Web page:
Urine took on a less magical and more aggressive role in the 1800s and 1900s. As a result of the introduction of public bathroom kiosks, which “made urination and defecation into private acts,” as Lebensztejn explains, the pissing figure was endowed with a new power to shock and disrupt. In 1887, the radical painter James Ensor assaulted his critics with an angry etching, The Pisser, also known as A Man of the People. In it, a man pees on a wall marked with the phrase “Ensor est un fou” (“Ensor is a madman”).
In the 1960s, the Viennese Actionists fused performance with the iconography of urination to attack bourgeois, post-World War II culture, which they regarded as suffocating. “The aesthetics of the dung heap are the moral means against conformism, materialism and stupidity,” one of the movement’s founders, Otto Muehl, once said.
In his 1969 work, Piss Action, he urinated in front of an audience to make his point. He was later forced to leave Germany for his actions, while his collaborator Günter Brus, whose performances incorporated urination, defecation, and masturbation, was jailed for six months.
Around the same time, piss also cropped up in the work of several photographers who explored sexual freedom and the fight against its repression. Robert Mapplethorpe celebrated homosexuality and S&M in his work, among other less provocative themes (portraits, flowers). In Jim and Tom, Sausalito (1977), one man pees into his sexual partner’s mouth, or gives him a “golden shower.”
Andres Serrano tapped into heterosexual male fantasies, on the other hand, with Leo’s Fantasy (1996), part of his “History of Sex” series. In it, an anonymous woman, whose face is cropped out of the photograph, urinates into a man’s mouth. The scene is slick, cold, and artificial, like trendy porn of the ’90s.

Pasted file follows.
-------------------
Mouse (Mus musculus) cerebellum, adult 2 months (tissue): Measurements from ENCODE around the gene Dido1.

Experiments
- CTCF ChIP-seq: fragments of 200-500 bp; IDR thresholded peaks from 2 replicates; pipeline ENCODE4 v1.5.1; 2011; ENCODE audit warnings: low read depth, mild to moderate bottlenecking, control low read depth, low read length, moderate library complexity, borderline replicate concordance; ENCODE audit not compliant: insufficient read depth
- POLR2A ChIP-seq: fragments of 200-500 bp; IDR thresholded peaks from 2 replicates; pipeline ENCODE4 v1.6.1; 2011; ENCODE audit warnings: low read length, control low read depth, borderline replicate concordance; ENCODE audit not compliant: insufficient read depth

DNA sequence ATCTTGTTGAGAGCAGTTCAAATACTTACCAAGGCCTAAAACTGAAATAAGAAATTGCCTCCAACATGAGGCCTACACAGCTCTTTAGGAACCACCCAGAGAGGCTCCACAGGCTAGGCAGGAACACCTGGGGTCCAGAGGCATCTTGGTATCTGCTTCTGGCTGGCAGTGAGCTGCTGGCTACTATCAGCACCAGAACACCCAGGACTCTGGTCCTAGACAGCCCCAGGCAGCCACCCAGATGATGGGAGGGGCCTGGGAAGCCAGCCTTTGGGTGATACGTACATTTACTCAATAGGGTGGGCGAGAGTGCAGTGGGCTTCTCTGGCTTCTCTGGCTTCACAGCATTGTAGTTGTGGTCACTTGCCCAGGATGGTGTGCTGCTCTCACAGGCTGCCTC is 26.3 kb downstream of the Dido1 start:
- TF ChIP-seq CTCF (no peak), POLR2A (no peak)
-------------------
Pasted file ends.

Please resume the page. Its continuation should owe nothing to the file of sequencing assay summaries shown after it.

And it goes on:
Serrano also famously used piss as a medium for his controversial piece Piss Christ, 1987, for which the artist submerged a figurine of Christ on the cross in urine. The work enraged certain conservative lawmakers like Jesse Helms, stoking the Culture Wars of the late ’80s and early ’90s.
In the ’90s and early 2000s, a number of feminist artists responded to works by men like Serrano who used images of female urination. Kiki Smith feminized the motif with Pee Body (1992), a sculpture depicting a crouching woman who pees a long strand of golden glass pearls. Similarly, Marlene Dumas reclaimed Rembrandt van Rijn’s image of a squatting woman in the act of urinating, Pissing Woman (1631), which had also been reimagined earlier by Pablo Picasso in La Pisseuse (1965).
In Dumas’s version, Peeing with a Blue Dress On (1996), the female subject stares out at the viewer with agency. It stands in stark contrast to the works by Rembrandt and Picasso, which sexualize their subject and turn the viewer into a voyeur.
“We’ve all been conditioned to accept the naked male—even pissing—form as a figure in art history,” says Zwirner. “And the moment you see female figures, it’s all much more complicated. Lebensztejn is forcing us to confront that.”
Lebensztejn, in fact, is confronting readers with many cheeky or radical incarnations of pissing figures throughout art history. In turn, he elegantly reveals how artists have repeatedly used our queasiness in the face of bodily functions to transgress narrow-minded cultural norms.